In a unanimous decision, the Court reverses the conviction of a man found guilty of paramilitary activity in support of the Confederacy. The decision in Ex parte Milligan, delivered after the end of the Civil War, holds that President Abraham Lincoln violated the Constitution when he authorized military tribunals and suspended the writ of habeus corpus during the war. Lambdin P. Milligan, tried and convicted of conspiracy in one such tribunal, is freed. During the war, in Ex parte Vallandingham (1864), the Court had ducked a case raising a similar issue.
The newly ratified Fourteenth Amendment makes all people born or naturalized in the United States citizens of the country, thereby negating the decision in Scott v. Sandford, which had declared even free blacks to be noncitizens. The amendment also places three new limitations on state power: "No State shall make or enforce any law which shall abridge the privileges and immunities of citizens of the United States; nor shall any State deprive any person of life, liberty, or property, without due process of law; nor deny to any person within its jurisdiction the equal protection of the laws." Finally, section 5 of the amendment gives Congress the power to enforce, through legislation, the provisions of the amendment. Beginning in the 1920s, the Court will interpret the Fourteenth Amendment to mean that many of the protections enumerated in the Bill of Rights apply not only to the federal government but also to the states.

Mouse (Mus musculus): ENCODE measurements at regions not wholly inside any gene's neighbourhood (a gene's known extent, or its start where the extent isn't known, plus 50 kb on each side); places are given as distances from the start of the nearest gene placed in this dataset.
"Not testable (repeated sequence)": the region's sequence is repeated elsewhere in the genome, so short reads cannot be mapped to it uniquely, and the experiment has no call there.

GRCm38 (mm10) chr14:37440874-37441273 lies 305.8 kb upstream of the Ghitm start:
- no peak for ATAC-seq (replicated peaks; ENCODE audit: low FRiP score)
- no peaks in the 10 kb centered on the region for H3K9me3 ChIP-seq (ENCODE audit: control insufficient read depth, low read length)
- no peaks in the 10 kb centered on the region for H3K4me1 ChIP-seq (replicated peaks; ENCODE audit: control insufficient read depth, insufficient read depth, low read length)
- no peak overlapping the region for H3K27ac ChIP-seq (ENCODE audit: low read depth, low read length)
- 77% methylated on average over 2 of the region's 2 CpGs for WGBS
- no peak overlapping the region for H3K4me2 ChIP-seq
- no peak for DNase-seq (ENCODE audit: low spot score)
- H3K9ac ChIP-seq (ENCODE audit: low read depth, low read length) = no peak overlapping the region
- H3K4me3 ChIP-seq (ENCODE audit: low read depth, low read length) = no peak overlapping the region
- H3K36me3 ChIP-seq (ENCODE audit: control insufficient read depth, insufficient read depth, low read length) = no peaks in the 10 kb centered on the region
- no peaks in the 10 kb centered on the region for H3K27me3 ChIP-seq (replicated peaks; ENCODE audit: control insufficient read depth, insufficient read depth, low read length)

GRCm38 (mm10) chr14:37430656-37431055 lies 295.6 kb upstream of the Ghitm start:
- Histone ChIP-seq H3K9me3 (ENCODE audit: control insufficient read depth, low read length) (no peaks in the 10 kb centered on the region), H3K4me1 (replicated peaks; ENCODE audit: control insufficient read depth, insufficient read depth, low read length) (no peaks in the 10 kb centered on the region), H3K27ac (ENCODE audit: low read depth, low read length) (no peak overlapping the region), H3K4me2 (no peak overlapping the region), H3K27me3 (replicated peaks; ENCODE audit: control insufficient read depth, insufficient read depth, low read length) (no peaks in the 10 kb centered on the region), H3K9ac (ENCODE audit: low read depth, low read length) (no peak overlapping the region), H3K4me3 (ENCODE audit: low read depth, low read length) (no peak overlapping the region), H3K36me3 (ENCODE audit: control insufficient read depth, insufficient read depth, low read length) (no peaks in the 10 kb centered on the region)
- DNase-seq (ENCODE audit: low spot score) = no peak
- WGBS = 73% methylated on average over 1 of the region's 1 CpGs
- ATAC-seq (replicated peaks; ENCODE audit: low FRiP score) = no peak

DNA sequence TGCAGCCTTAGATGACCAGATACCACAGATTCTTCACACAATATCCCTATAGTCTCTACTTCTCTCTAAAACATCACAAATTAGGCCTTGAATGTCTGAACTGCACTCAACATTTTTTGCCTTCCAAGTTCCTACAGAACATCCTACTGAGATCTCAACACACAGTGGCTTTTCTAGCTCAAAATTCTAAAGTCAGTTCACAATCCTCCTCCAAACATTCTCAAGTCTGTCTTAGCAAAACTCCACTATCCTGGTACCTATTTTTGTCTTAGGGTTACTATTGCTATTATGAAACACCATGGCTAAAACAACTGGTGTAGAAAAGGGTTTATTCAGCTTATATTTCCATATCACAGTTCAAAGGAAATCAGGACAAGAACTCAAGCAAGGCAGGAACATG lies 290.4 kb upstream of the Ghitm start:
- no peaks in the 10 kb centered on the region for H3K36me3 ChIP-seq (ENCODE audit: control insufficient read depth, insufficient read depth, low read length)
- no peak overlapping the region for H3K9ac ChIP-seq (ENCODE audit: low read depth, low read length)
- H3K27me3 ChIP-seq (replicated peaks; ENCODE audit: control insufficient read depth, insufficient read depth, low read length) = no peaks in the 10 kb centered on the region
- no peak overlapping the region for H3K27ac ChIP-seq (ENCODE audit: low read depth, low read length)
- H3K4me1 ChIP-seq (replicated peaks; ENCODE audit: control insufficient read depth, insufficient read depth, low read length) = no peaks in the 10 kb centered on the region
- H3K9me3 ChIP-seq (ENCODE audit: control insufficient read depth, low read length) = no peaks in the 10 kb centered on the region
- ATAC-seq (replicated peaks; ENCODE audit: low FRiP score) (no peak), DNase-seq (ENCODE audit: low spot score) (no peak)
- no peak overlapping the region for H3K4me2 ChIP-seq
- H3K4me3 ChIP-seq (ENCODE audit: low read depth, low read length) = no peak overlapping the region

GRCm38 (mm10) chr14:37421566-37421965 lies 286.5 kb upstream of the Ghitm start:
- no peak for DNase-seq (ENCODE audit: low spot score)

A group portrait of the Supreme Court in 1866.
Reproduction courtesy of Gettysburg College Library, Special Collections.
Congress enacts a law permitting justices to retire at full salary after serving for at least 10 years, provided they have not yet turned 70. Prior to enactment of this bill, Supreme Court justices had no incentive to leave the court before their death, as no retirement benefits were offered.
The last of the Civil War Amendments, the Fifteenth, is ratified. The amendment does not guarantee the right to vote but says only that it cannot be denied on the grounds of race, color, or previous condition of servitude.
In the Slaughterhouse Cases, the first decision regarding the Fourteenth Amendment, the Court interprets the amendment narrowly. Ironically, the cases have nothing to do with the rights of freed African Americans, but rather are the result of lawsuits brought by a group of white businessmen. In a 5-4 decision strongly opposed in dissents by Justices Stephen Field and Joseph Bradley, the Court holds that a distinction exists between state and federal citizenship, and that states are not required to provide their citizens with the same "privileges and immunities" they enjoy as national citizens. In the process, the Court rejects the claim of the Butchers' Benevolent Society of Louisiana that a state-created monopoly of butchers and livestock dealers is unconstitutional.